- State the postulates of the kinetic-molecular theory
- Use this theory’s postulates to explain the gas laws
The gas laws that we have seen to this point, as well as the ideal gas equation, are empirical, that is, they have been derived from experimental observations. The mathematical forms of these laws closely describe the macroscopic behavior of most gases at pressures less than about 1 or 2 atm. Although the gas laws describe relationships that have been verified by many experiments, they do not tell us why gases follow these relationships.
The kinetic molecular theory (KMT) is a simple microscopic model that effectively explains the gas laws described in previous modules of this chapter. This theory is based on the following five postulates described here. (Note: The term “molecule” will be used to refer to the individual chemical species that compose the gas, although some gases are composed of atomic species, for example, the noble gases.)
- Gases are composed of molecules that are in continuous motion, travelling in straight lines and changing direction only when they collide with other molecules or with the walls of a container.
- The molecules composing the gas are negligibly small compared to the distances between them.
- The pressure exerted by a gas in a container results from collisions between the gas molecules and the container walls.
- Gas molecules exert no attractive or repulsive forces on each other or the container walls; therefore, their collisions are elastic (do not involve a loss of energy).
- The average kinetic energy of the gas molecules is proportional to the kelvin temperature of the gas.
The test of the KMT and its postulates is its ability to explain and describe the behavior of a gas. The various gas laws can be derived from the assumptions of the KMT, which have led chemists to believe that the assumptions of the theory accurately represent the properties of gas molecules. We will first look at the individual gas laws (Boyle’s, Charles’s, Amontons’s, Avogadro’s, and Dalton’s laws) conceptually to see how the KMT explains them. Then, we will more carefully consider the relationships between molecular masses, speeds, and kinetic energies with temperature, and explain Graham’s law.
The Kinetic-Molecular Theory Explains the Behavior of Gases, Part I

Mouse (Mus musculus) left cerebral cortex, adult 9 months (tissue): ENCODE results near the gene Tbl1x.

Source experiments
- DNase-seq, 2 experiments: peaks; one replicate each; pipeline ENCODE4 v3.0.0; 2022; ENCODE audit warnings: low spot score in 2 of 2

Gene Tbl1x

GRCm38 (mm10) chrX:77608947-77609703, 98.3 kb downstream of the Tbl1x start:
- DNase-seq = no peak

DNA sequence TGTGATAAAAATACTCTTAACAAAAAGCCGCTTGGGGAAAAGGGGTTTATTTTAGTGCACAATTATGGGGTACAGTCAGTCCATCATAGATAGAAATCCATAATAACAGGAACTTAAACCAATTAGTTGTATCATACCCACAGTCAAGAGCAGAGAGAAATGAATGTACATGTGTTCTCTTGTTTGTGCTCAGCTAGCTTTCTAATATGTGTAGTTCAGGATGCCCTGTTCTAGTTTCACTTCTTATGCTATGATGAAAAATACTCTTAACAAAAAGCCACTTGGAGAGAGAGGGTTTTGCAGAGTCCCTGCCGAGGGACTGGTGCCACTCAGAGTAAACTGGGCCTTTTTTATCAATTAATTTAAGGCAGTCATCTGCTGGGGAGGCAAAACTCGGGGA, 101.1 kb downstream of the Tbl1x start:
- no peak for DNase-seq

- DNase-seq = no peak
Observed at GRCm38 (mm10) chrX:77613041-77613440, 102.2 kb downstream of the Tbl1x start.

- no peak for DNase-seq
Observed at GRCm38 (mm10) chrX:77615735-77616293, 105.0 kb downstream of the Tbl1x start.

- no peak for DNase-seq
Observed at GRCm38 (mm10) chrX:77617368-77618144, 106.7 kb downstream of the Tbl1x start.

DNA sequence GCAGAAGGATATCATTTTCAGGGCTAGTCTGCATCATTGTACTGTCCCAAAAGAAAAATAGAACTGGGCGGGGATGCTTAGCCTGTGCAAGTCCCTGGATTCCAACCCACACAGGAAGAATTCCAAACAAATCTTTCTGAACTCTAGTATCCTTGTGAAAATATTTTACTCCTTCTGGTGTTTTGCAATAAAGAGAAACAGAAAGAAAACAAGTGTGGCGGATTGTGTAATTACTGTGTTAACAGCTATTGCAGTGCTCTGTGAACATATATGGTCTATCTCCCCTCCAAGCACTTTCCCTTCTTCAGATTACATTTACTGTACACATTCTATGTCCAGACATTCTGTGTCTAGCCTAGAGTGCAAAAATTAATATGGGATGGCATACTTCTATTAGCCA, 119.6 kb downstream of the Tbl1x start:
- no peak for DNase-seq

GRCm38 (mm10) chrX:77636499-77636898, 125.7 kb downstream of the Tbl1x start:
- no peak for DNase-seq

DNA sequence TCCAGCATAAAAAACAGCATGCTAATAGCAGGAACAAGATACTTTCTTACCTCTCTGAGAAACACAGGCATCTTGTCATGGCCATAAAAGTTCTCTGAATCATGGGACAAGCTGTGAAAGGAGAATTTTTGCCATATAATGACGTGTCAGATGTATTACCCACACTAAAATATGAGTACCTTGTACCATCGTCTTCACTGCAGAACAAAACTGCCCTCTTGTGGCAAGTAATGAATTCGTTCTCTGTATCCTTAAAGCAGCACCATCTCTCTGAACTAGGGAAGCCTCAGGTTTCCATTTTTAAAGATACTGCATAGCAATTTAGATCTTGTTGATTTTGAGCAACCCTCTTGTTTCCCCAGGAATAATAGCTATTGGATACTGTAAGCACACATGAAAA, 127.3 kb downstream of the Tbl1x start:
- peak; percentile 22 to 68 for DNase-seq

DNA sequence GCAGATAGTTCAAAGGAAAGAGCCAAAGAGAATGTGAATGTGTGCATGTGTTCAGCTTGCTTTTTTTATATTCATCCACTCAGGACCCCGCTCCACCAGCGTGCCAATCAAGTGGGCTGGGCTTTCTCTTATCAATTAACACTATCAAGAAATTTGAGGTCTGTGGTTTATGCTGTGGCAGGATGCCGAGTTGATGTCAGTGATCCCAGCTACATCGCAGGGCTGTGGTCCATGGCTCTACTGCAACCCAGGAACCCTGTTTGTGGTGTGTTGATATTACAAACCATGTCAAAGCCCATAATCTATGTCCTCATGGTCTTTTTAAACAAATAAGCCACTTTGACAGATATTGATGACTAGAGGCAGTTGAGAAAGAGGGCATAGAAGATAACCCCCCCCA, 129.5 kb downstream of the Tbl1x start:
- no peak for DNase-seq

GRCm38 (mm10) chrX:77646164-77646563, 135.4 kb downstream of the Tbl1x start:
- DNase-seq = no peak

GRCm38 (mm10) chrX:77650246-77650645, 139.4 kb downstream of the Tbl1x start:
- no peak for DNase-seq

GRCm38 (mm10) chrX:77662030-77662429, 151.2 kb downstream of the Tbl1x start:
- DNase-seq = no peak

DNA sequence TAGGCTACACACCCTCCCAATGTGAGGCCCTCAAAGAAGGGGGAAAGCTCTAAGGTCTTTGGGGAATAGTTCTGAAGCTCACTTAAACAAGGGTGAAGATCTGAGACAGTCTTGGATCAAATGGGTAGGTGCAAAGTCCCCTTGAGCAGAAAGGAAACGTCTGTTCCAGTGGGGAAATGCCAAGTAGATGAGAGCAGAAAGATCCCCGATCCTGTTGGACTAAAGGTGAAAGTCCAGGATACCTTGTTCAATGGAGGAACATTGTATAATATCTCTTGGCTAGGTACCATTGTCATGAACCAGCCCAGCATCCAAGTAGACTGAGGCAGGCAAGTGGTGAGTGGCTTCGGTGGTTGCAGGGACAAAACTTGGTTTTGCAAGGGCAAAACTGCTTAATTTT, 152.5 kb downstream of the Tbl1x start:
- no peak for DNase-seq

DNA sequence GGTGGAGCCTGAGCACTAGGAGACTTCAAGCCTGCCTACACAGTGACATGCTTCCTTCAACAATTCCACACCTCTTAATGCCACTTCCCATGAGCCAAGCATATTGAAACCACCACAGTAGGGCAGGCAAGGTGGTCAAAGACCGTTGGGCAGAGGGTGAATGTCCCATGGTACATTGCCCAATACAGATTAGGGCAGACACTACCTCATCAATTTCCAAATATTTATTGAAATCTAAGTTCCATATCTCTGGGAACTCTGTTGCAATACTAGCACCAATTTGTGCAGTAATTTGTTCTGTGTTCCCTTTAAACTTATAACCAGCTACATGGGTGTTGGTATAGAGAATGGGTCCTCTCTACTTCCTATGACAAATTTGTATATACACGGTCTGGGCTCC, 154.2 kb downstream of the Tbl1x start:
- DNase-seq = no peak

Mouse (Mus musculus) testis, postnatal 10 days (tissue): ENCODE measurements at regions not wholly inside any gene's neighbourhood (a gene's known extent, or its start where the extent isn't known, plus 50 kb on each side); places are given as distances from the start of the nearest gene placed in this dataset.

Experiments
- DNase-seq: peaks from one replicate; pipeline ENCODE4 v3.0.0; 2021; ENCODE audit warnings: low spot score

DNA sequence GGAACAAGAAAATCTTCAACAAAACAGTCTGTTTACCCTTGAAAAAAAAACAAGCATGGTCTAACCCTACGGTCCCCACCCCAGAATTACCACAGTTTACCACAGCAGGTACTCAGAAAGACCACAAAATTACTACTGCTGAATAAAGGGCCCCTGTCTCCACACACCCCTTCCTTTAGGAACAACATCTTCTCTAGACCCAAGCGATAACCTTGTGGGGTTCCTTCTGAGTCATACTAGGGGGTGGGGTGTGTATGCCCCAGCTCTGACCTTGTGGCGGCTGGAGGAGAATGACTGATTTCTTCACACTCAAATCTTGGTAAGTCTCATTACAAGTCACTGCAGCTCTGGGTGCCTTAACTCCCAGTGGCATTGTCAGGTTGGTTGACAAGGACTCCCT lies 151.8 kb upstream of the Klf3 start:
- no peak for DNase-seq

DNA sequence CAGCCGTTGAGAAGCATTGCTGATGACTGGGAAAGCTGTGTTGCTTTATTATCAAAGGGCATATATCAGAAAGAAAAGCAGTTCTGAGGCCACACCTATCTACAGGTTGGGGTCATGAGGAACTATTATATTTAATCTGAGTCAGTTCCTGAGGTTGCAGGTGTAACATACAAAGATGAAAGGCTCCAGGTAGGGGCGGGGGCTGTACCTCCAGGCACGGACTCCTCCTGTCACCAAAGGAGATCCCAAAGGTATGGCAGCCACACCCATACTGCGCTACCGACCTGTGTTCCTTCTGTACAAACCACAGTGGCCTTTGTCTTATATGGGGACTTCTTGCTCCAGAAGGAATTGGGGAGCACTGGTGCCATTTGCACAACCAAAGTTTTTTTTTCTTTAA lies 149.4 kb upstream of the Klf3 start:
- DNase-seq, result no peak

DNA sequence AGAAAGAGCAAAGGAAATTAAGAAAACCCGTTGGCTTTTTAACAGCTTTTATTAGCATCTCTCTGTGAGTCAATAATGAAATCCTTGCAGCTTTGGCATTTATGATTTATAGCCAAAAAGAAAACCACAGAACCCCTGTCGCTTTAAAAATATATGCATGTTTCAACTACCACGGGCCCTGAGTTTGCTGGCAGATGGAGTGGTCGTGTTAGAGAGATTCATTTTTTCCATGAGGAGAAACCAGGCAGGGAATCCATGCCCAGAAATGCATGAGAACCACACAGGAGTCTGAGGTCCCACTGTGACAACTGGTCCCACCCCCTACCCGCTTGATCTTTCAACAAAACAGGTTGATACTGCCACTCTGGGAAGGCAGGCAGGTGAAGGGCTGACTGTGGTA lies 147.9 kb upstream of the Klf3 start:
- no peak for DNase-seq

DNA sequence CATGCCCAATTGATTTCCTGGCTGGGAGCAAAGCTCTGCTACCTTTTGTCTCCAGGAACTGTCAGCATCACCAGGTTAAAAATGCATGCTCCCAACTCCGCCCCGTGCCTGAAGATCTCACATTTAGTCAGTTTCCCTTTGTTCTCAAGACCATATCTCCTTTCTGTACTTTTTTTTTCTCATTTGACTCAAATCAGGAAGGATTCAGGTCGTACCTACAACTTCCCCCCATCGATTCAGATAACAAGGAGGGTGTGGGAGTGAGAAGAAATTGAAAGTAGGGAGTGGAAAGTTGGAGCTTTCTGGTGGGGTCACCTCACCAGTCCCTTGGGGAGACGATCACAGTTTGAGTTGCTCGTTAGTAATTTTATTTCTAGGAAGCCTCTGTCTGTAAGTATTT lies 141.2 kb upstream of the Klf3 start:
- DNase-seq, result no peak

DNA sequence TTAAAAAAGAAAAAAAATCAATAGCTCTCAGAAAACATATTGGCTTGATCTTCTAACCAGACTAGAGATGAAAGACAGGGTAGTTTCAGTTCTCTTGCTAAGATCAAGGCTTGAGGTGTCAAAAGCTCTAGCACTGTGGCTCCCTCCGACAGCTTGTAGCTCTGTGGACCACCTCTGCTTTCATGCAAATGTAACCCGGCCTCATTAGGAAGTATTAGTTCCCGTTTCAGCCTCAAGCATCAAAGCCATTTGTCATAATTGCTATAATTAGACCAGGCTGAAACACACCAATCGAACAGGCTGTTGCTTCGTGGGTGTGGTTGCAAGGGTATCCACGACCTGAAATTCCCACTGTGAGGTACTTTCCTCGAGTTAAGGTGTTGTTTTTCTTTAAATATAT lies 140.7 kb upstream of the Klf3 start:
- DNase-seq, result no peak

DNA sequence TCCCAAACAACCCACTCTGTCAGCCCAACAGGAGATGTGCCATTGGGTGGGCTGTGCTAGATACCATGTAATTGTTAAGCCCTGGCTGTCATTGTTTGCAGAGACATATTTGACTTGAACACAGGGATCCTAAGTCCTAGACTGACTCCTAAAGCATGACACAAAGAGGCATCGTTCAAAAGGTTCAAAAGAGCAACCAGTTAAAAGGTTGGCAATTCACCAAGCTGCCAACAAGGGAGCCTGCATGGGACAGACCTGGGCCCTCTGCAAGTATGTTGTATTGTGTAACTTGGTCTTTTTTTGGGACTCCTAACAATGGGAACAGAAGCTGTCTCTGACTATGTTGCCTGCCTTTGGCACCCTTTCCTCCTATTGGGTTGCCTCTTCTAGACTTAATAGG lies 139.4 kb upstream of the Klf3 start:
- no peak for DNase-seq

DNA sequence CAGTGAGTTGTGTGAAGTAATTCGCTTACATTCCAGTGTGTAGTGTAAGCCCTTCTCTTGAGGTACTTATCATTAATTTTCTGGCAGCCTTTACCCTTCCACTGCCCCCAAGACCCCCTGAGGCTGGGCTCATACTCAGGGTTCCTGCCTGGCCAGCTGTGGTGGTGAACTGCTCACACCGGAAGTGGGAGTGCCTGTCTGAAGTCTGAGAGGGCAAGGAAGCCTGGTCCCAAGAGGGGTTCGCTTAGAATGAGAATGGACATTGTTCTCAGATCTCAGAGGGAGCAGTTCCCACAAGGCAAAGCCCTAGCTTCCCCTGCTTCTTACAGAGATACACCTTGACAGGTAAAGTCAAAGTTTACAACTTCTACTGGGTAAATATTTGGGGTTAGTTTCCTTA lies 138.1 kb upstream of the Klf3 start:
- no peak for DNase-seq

Recalling that gas pressure is exerted by rapidly moving gas molecules and depends directly on the number of molecules hitting a unit area of the wall per unit of time, we see that the KMT conceptually explains the behavior of a gas as follows:
- Amontons’s law. If the temperature is increased, the average speed and kinetic energy of the gas molecules increase. If the volume is held constant, the increased speed of the gas molecules results in more frequent and more forceful collisions with the walls of the container, therefore increasing the pressure (Figure 8.31).
- Charles’s law. If the temperature of a gas is increased, a constant pressure may be maintained only if the volume occupied by the gas increases. This will result in greater average distances traveled by the molecules to reach the container walls, as well as increased wall surface area. These conditions will decrease the both the frequency of molecule-wall collisions and the number of collisions per unit area, the combined effects of which balance the effect of increased collision forces due to the greater kinetic energy at the higher temperature.
- Boyle’s law. If the gas volume volume of a given amount of gas at a given temperature is decreased (that is, if the gas is compressed), the molecules will be exposed to a decreased container wall area. Collisions with the container wall will therefore occur more frequently and the pressure exerted by the gas will increase (Figure 8.31).
- Avogadro’s law. At constant pressure and temperature, the frequency and force of molecule-wall collisions are constant. Under such conditions, increasing the number of gaseous molecules will require a proportional increase in the container volume in order to yield a decrease in the number of collisions per unit area to compensate for the increased frequency of collisions (Figure 8.31).